The problem with poor-quality foreign parts
Remember the term “Made in the U.S.A.”? It wasn’t that long ago that the phrase was often used by manufactures to instill confidence in the product they were promoting. By-and-large, American manufacturers have produced good-quality parts and materials. In my 25+ years in the trades, I can only recall a couple of incidents where we received a part or component made in the U.S. of such poor quality that it failed immediately after being installed.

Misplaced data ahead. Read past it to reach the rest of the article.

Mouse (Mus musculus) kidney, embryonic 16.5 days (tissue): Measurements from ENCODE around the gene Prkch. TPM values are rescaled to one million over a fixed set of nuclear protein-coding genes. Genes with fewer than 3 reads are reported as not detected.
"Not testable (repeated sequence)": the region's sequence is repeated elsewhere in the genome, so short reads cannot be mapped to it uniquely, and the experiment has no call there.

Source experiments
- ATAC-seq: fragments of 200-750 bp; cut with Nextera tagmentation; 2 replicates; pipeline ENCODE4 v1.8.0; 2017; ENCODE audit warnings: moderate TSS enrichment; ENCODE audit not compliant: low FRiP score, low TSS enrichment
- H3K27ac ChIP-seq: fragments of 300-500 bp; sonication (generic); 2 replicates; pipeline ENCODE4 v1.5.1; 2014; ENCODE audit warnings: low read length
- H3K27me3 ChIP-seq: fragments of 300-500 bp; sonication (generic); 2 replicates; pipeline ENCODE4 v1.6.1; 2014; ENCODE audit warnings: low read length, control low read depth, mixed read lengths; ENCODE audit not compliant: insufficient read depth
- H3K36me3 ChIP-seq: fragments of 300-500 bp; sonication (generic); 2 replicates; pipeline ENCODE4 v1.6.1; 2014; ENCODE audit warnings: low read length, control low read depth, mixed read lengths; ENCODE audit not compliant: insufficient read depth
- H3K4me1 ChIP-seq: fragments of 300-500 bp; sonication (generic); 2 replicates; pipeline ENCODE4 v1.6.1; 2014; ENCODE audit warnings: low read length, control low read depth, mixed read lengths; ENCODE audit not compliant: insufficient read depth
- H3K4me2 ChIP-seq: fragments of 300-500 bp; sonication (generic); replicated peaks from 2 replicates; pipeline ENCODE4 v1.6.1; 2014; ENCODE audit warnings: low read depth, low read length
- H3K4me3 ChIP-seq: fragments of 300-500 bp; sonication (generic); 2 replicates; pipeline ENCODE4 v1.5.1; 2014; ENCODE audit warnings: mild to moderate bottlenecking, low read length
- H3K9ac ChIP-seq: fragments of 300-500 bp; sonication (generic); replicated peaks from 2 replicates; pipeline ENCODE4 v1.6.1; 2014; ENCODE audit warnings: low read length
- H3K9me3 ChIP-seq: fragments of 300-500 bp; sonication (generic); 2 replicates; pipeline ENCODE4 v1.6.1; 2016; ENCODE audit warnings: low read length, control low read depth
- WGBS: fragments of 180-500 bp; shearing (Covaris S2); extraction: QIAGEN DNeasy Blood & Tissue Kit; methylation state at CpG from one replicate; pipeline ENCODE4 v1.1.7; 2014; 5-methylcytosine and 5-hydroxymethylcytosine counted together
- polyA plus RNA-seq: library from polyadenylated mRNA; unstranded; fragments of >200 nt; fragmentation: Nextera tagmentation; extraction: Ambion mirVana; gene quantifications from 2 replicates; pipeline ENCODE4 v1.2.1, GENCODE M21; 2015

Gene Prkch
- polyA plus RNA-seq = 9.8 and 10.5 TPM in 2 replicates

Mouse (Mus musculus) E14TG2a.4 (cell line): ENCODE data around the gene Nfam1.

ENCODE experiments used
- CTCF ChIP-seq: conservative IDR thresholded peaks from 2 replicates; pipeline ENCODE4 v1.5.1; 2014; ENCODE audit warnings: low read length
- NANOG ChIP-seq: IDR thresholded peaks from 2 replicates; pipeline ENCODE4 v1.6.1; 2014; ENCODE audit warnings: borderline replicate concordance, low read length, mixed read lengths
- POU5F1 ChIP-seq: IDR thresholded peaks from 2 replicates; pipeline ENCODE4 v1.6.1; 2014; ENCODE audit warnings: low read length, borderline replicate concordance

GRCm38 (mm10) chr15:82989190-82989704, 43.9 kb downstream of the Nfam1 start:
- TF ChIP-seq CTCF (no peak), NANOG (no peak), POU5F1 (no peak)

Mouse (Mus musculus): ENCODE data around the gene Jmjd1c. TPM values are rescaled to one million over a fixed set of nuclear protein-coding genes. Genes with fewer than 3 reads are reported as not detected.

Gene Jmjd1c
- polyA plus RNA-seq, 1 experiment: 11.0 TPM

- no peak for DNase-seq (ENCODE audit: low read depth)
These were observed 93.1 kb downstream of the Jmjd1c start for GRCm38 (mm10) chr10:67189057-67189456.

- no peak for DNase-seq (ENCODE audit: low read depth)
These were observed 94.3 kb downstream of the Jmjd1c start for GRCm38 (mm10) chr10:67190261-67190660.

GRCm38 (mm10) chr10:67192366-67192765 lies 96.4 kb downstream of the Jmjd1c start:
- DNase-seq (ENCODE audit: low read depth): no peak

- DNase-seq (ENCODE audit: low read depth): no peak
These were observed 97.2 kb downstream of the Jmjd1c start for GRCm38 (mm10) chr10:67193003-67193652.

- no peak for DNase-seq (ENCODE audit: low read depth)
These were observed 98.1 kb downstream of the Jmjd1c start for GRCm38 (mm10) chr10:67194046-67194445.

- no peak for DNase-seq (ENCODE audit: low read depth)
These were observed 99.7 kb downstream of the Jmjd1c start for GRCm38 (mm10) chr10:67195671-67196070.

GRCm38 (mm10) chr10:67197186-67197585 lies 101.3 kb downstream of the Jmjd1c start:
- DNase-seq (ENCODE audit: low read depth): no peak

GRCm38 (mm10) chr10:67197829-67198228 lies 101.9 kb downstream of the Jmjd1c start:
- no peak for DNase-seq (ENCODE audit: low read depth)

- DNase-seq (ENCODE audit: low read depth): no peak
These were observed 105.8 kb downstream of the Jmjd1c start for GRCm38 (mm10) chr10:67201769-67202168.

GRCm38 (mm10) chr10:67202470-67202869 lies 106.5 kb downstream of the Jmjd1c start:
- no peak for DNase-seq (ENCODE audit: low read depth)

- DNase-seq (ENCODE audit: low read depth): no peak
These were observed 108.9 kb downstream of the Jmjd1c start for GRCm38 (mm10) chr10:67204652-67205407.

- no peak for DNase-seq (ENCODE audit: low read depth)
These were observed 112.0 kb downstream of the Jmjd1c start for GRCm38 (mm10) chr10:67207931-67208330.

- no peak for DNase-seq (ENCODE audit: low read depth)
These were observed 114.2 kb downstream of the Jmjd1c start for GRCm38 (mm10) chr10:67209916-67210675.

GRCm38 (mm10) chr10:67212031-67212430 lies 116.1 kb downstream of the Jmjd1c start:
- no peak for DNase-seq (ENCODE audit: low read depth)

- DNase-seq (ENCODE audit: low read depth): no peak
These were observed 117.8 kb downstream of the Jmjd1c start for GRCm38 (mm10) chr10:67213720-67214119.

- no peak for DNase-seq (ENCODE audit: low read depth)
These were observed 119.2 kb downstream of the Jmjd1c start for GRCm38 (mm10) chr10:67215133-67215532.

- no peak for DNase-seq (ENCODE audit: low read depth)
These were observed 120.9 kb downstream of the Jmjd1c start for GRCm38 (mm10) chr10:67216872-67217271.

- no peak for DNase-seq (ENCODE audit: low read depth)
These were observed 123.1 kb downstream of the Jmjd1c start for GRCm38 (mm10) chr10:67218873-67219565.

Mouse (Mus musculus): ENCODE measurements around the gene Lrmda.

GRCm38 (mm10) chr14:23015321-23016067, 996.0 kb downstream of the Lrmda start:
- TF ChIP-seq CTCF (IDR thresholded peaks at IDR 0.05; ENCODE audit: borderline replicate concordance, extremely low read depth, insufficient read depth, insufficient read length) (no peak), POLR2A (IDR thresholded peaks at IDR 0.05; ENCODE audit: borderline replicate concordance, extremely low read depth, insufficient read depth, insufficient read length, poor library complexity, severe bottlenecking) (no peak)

This past week, perhaps to remind us of the “global economy” in which we now live, my company experienced three part failures in the span of about two working hours—all on the same job. The products in question weren’t made in the U.S., or any other country known for its ability to turn out finely-crafted components. They were all made in Asia. Now, neither myself (who spec’d the tub faucet drain, which leaked immediately) nor the plumber (who supplied two copper fittings of suspect quality) set out to buy these inferior products—on the contrary, both parties attempted to purchase and install good-quality materials. But fate, and the seeming demise of manufacturing in this country, created what I can only describe as an enraging situation.
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